Pushing Romania to see housing as a human right
By Barbora Cernusakova, Researcher in the EU Team, and Fotis Filippou, Campaigner in the EU Team
In a few hours, we will leave Romania after spending two and a half weeks researching the housing conditions of Roma. We visited 11 communities in five towns in the eastern and northern part of the country.
Across the different counties we saw segregated housing, inadequate living conditions and people living in fear of being forcibly evicted. We visited people living in a former chicken farm, in buildings and shacks situated in industrial areas of towns – next to sewage plants, garbage dumps or piles of bauxite. We spoke to people who had no access to water and sanitation facilities; to people who had to walk kilometers to access schools, employment and health services. We spoke to a woman in front of the ruins of her house three weeks after she was forcibly evicted from it and authorities demolished it. In all of the cases we visited, the inhumane conditions in which people lived, were a result of either an action or lack of action by the local authorities.
During our meetings with local authorities, we understood that in Romania the right to housing is not seen as a human right that everybody – regardless of their social background or ethnicity – is entitled to. It is rather seen as a commodity that has its price. If you are not able to afford it, or access it as a result of – let’s say – discrimination, tough luck. By law and in practice, the right to housing is not recognized or protected, despite the fact the fact that Romania has voluntarily signed up to international and regional human rights standards protecting the right to housing for all without discrimination.
On 18 April in Miercurea Ciuc, together with the members of the local Romani community we handed over 36,500 letters to the local authorities. These were the letters of individual Amnesty International activists calling on the town’s leaders to listen to the voices of the Romani families that were forcibly evicted in 2004 and placed on a plot of land on Primaveri Street next to the town’s sewage treatment plant, supposedly as a temporary measure. This June, approximately 75 Roma, including families with children, will mark seven years of having lived there. Following our action, the response by the local authorities was inadequate and they failed to make any concrete commitment to address the housing situation of the community in question.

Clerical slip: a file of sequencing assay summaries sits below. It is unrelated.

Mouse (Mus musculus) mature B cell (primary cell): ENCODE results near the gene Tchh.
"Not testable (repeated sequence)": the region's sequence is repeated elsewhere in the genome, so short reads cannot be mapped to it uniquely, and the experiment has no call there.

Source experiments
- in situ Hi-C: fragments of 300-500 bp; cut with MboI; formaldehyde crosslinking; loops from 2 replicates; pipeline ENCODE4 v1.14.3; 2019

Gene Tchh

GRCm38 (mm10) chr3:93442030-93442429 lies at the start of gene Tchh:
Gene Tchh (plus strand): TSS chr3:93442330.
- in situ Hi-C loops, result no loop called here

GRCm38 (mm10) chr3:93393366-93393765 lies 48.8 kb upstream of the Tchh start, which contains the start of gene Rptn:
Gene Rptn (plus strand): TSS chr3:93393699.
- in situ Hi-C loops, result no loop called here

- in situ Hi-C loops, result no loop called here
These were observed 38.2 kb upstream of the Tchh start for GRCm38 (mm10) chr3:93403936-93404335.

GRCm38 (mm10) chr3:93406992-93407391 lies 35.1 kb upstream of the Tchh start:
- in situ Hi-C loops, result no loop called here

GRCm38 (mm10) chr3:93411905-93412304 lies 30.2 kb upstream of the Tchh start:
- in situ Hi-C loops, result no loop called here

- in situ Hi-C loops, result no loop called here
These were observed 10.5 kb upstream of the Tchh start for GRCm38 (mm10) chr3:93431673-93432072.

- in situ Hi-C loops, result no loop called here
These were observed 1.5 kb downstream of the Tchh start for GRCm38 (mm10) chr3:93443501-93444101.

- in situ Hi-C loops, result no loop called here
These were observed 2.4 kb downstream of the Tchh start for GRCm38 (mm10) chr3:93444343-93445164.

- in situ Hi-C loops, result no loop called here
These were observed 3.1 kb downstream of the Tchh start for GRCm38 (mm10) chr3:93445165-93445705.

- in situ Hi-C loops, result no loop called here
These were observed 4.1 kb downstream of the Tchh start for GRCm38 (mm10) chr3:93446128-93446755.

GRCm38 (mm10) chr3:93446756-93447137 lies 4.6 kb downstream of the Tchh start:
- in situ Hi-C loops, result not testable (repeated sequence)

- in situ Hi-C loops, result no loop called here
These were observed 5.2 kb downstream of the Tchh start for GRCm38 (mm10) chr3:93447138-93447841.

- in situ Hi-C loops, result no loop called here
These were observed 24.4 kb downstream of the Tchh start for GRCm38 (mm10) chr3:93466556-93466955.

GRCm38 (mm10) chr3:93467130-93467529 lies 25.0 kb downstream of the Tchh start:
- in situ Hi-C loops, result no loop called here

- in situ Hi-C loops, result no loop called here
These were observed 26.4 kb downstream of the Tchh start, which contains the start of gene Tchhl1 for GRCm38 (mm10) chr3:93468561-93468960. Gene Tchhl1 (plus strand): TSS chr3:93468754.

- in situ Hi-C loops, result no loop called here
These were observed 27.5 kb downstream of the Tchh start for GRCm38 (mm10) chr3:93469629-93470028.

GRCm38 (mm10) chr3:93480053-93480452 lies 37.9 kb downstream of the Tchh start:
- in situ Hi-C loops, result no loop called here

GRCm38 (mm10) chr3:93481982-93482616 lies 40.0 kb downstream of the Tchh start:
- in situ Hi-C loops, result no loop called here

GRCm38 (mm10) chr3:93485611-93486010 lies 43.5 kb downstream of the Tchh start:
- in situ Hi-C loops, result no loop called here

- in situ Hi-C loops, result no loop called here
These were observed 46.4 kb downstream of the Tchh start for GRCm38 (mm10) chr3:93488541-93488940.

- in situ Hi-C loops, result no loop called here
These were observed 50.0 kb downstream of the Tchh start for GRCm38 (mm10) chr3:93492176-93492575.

It was the local authorities who forcibly evicted these people and moved them next to the sewage plant. So it is the local authorities that have to take urgent measures and consult the Romani community on Primaveri Street in order to provide them with adequate housing at a safe location. It is the responsibility of both the local and central government authorities to ensure that everybody can live in dignity and enjoy their human right to adequate housing.
It’s possible the local authorities in Miercurea Ciuc did not appreciate thousands of individuals from around the world taking action to pressure and criticize them. But the members of the Romani community did. During our two day visit, we discussed with the community Amnesty International’s campaign and future steps. In the evening, we screened two movies produced by Amnesty International that capture the life and aspirations of a child and a young couple living next to the sewage plant. The members of the community featured in the film were very proud and touched to see themselves on the large screen. This is their appeal to the world. They thanked Amnesty International activists and asked them to continue campaigning and supporting their struggle to access justice.
We’ll continue telling Romanian authorities, “housing is a human right”.